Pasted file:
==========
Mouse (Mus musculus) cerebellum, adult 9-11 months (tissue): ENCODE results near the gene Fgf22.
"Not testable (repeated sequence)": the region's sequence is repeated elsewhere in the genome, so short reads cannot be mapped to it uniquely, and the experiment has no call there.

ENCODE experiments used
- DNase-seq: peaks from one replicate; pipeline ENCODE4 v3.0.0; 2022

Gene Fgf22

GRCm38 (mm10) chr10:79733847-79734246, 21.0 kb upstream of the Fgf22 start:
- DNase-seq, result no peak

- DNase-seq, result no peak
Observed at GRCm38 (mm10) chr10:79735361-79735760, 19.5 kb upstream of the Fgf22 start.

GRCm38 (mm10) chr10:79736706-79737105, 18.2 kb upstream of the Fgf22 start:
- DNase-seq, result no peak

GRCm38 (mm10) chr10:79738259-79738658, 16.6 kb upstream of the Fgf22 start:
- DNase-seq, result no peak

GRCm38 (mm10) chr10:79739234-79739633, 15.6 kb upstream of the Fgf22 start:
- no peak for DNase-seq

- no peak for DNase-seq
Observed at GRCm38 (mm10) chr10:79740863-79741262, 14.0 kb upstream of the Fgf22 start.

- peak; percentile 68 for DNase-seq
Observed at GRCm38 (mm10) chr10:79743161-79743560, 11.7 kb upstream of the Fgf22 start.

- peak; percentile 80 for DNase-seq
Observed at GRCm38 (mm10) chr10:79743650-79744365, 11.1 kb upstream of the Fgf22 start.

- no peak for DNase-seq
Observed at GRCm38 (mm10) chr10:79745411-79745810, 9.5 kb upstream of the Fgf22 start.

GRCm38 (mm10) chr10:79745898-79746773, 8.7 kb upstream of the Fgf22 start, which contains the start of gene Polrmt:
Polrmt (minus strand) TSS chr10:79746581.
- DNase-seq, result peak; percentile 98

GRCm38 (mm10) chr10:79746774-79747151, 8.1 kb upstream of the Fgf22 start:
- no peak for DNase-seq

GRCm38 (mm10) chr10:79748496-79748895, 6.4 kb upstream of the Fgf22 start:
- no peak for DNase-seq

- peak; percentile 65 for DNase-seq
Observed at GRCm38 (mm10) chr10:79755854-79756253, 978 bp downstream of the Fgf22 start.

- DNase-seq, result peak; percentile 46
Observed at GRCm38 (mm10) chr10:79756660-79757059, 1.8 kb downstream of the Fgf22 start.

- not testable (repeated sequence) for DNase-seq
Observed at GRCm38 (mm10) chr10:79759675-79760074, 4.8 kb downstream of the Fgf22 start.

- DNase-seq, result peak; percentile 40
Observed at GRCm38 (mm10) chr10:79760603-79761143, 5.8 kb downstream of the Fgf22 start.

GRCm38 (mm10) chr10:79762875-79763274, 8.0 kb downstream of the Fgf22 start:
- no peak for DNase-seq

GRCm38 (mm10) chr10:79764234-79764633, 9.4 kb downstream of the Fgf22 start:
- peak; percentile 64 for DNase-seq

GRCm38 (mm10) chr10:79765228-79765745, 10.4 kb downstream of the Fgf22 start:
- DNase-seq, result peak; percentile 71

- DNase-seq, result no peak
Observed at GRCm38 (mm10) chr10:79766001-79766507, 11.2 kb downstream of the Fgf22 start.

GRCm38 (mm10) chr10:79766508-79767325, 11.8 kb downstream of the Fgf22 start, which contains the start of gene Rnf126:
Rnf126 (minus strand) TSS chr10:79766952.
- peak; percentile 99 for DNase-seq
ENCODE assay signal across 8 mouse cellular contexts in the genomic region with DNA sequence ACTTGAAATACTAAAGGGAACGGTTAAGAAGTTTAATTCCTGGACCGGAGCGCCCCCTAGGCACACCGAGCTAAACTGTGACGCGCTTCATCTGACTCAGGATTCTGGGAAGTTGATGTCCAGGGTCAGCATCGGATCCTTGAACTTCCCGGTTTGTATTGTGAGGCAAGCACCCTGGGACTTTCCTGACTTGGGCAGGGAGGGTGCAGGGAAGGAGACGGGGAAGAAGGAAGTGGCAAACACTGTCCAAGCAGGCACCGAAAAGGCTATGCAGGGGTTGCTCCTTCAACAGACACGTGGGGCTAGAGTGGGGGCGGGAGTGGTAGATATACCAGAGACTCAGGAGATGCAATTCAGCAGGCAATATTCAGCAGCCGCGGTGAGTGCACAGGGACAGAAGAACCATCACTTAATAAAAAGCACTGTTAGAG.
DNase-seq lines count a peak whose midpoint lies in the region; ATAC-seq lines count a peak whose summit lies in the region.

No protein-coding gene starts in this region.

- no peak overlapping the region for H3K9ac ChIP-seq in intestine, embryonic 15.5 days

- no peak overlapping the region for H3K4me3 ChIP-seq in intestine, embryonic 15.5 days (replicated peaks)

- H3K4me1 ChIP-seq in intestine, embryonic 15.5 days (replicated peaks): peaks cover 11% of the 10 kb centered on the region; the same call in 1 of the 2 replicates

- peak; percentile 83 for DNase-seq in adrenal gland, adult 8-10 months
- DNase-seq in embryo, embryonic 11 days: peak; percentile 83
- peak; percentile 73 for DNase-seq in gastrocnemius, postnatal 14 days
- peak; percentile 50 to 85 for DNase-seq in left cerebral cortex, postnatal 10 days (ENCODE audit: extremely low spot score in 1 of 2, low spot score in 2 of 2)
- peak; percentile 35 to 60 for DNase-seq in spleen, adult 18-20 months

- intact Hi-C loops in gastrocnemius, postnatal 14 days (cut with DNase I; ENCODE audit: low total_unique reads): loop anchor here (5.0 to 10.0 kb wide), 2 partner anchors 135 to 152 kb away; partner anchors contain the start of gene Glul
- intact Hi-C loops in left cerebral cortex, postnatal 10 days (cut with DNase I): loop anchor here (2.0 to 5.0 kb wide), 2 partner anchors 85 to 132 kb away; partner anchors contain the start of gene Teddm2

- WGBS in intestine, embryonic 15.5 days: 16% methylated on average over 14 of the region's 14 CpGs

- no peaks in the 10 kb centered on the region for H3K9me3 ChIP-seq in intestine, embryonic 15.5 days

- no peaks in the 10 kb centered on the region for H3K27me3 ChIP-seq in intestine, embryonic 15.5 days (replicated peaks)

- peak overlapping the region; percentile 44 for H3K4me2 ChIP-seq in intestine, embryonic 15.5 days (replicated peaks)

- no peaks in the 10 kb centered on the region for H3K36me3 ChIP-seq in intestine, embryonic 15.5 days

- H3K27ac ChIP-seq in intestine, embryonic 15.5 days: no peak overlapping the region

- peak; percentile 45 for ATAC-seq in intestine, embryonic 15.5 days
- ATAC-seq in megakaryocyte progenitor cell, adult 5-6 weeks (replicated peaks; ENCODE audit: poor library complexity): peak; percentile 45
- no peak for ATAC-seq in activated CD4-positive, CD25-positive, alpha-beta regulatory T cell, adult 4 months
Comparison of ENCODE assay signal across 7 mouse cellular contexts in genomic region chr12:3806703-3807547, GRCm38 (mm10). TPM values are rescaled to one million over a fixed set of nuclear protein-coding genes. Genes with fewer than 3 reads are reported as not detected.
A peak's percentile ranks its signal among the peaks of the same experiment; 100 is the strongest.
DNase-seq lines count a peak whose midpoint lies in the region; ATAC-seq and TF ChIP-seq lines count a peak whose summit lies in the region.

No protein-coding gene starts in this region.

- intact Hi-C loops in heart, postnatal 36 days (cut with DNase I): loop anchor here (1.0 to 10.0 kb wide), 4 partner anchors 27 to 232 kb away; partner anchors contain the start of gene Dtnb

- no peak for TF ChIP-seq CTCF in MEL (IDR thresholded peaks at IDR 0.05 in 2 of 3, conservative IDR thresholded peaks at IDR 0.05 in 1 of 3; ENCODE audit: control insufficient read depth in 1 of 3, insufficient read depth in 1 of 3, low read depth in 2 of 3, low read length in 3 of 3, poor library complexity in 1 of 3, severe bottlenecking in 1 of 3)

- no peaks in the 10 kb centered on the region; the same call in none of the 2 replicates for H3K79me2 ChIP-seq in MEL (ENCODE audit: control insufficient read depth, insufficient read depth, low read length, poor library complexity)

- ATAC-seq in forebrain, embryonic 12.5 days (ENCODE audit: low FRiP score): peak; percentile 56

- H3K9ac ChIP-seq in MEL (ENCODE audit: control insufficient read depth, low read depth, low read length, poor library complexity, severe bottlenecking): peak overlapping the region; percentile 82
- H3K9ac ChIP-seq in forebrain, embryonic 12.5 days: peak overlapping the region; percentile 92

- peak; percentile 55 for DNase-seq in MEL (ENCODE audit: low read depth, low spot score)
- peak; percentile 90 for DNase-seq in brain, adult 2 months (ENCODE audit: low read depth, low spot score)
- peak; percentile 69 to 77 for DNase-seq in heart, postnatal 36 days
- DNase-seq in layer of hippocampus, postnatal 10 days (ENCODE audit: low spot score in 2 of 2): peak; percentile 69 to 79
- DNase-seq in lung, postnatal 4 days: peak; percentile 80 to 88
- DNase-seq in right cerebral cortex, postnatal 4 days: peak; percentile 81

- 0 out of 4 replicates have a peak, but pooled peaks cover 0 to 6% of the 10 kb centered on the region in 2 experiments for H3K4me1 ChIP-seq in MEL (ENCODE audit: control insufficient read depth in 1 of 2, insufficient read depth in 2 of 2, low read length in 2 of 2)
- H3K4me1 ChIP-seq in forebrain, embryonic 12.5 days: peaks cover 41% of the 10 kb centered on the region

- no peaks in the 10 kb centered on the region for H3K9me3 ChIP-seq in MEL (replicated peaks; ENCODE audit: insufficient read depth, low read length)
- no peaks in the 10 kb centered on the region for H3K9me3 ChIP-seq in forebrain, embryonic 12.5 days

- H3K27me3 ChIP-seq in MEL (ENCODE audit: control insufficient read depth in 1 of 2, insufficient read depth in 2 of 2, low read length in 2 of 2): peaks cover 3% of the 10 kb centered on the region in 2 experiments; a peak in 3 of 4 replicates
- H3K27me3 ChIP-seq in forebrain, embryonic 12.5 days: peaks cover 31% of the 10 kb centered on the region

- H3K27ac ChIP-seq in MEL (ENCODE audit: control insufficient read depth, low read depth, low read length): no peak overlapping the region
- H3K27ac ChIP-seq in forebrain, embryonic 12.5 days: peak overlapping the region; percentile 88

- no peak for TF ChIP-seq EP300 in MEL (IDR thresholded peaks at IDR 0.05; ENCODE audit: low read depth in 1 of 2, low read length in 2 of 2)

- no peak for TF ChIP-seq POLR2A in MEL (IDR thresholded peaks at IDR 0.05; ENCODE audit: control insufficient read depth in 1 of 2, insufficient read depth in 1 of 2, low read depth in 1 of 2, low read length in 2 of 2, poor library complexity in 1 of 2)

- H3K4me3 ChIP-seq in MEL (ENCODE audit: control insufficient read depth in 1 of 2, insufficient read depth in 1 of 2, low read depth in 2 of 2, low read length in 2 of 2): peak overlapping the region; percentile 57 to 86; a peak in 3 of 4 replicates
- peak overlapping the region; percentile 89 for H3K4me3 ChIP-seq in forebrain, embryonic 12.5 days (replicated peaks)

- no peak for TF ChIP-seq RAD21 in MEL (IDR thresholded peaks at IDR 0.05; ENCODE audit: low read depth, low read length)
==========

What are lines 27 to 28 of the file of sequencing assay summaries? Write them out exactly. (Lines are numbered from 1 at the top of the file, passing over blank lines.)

GRCm38 (mm10) chr10:79746774-79747151, 8.1 kb upstream of the Fgf22 start:
- no peak for DNase-seq